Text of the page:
When people hear “Jane Austen,” what tends to come to mind is balls, tea tables, marriage, and Colin Firth in a wet shirt. I don’t want to discount Austen’s many talents, which certainly include skillfully composing page-turning courtship narratives (albeit ones in which her heroes stay fully clothed and dry). But I take issue with the way those unfamiliar with Austen’s actual writing seem to think that’s all she does, portraying her as the literary equivalent of Laura Ashley wallpaper: excessively feminine, flowery, and a little embarrassing. Because if there’s a stereotypically feminine quality I associate most closely with Austen, it is certainly not sentimentality or romance—it’s bitchiness. And I mean that as a compliment.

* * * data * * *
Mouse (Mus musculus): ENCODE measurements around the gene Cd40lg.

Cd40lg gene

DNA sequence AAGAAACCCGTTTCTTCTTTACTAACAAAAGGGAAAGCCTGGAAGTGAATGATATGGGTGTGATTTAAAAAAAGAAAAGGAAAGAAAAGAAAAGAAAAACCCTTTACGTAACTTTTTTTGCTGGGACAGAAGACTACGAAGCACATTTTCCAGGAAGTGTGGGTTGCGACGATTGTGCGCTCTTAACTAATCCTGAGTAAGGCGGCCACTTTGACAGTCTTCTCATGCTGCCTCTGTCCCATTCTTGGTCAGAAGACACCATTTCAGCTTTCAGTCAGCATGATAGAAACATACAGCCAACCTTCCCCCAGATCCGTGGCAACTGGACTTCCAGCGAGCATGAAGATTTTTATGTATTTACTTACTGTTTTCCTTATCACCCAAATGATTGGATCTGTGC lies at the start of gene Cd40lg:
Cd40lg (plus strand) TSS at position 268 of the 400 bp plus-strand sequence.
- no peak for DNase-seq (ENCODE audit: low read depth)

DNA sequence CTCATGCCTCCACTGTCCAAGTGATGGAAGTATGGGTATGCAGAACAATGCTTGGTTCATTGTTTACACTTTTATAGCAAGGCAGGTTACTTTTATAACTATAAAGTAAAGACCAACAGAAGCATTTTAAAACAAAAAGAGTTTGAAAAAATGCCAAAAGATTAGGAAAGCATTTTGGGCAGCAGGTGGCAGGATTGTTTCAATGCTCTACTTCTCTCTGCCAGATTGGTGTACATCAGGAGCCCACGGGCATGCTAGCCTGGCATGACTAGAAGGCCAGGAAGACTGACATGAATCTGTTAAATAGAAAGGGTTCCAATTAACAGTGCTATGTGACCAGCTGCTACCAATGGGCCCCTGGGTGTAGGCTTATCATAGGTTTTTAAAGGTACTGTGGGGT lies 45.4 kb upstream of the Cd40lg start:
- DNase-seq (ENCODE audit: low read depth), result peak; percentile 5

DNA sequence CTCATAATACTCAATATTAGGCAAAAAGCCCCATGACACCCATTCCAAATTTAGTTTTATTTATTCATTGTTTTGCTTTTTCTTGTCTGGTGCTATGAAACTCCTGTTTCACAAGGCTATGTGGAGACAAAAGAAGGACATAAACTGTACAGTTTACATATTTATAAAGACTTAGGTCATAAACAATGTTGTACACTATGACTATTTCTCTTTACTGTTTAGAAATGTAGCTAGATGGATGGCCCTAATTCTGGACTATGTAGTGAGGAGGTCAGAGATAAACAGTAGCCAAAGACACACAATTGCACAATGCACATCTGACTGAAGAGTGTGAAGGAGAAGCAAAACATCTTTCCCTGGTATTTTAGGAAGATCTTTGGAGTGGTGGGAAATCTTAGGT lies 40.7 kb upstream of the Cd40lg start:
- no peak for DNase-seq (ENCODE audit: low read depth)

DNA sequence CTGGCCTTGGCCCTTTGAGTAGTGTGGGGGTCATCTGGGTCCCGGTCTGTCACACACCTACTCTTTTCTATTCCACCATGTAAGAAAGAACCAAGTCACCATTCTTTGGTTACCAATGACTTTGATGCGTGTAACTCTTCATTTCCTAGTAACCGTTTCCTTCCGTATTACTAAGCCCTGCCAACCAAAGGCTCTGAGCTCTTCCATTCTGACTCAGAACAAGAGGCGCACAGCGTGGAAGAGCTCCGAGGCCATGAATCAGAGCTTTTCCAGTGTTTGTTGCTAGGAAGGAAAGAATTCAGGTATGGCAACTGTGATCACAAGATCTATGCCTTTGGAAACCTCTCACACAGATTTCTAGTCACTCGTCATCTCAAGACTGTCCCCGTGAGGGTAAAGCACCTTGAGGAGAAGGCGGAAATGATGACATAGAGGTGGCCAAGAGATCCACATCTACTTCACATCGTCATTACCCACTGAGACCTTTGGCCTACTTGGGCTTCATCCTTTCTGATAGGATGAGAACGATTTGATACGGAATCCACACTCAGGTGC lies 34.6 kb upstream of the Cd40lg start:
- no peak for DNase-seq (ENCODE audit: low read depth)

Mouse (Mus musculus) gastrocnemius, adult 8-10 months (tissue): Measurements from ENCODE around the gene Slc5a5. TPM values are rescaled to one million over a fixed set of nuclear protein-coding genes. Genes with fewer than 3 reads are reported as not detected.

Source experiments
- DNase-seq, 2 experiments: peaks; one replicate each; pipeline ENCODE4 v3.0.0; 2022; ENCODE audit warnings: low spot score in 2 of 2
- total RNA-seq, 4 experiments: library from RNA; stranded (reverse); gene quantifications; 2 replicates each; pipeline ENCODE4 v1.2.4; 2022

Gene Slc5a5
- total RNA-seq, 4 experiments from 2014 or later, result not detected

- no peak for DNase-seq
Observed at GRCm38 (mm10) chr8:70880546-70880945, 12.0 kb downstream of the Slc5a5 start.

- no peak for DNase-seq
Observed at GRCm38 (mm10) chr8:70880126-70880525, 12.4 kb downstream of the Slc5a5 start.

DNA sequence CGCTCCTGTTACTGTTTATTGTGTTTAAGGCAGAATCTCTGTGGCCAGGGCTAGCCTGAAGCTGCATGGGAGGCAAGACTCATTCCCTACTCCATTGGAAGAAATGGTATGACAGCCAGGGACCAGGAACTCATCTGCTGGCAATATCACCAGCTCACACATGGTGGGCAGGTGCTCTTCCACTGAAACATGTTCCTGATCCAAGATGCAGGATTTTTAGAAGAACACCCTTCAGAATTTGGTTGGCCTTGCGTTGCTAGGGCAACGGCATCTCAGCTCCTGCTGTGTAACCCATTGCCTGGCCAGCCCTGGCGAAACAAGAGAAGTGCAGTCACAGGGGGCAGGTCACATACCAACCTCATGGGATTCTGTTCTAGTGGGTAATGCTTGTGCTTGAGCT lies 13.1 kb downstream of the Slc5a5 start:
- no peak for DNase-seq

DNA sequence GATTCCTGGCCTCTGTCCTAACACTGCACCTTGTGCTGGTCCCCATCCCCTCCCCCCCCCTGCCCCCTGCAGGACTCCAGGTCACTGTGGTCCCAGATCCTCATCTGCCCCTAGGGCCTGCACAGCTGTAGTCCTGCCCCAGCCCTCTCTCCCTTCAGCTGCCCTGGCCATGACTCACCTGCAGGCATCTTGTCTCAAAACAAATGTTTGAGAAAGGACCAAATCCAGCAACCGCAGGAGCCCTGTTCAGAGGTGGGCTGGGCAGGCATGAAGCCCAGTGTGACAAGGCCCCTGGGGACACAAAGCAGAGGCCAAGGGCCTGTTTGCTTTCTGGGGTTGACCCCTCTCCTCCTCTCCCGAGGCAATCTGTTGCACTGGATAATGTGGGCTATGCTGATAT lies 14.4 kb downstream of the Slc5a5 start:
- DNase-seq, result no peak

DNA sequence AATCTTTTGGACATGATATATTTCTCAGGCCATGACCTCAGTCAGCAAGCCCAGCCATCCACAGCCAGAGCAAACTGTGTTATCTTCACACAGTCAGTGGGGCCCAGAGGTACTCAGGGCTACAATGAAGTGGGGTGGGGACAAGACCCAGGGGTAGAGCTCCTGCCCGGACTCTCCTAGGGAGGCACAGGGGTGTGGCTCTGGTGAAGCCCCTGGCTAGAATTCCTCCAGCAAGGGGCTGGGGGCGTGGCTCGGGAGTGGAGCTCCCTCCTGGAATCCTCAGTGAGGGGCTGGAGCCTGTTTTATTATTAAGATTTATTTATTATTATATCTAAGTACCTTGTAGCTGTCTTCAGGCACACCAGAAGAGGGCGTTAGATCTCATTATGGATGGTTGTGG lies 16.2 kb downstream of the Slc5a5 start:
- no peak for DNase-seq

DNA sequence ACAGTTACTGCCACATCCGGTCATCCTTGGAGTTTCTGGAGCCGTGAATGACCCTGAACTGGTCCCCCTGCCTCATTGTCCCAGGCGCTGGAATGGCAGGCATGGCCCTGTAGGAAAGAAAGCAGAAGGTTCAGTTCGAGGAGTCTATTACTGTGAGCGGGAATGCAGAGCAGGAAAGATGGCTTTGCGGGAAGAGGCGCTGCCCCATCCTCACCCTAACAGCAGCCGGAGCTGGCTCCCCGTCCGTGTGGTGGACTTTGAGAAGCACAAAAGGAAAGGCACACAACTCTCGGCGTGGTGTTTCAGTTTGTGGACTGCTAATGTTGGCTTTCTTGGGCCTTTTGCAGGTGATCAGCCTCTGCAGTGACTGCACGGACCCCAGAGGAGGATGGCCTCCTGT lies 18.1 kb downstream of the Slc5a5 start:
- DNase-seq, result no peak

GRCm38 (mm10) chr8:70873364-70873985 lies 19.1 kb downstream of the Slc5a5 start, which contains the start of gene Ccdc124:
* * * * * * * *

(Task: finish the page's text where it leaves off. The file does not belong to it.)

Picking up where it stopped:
In celebration of her 240th birthday, here are Jane Austen’s 12 most delightful insults, from her fiction to her personal acquaintances, even to the King of England himself.
Cailey Hall is an English Ph.D. candidate at UCLA, where she is working on a dissertation about Romantic-era literature and the alimentary.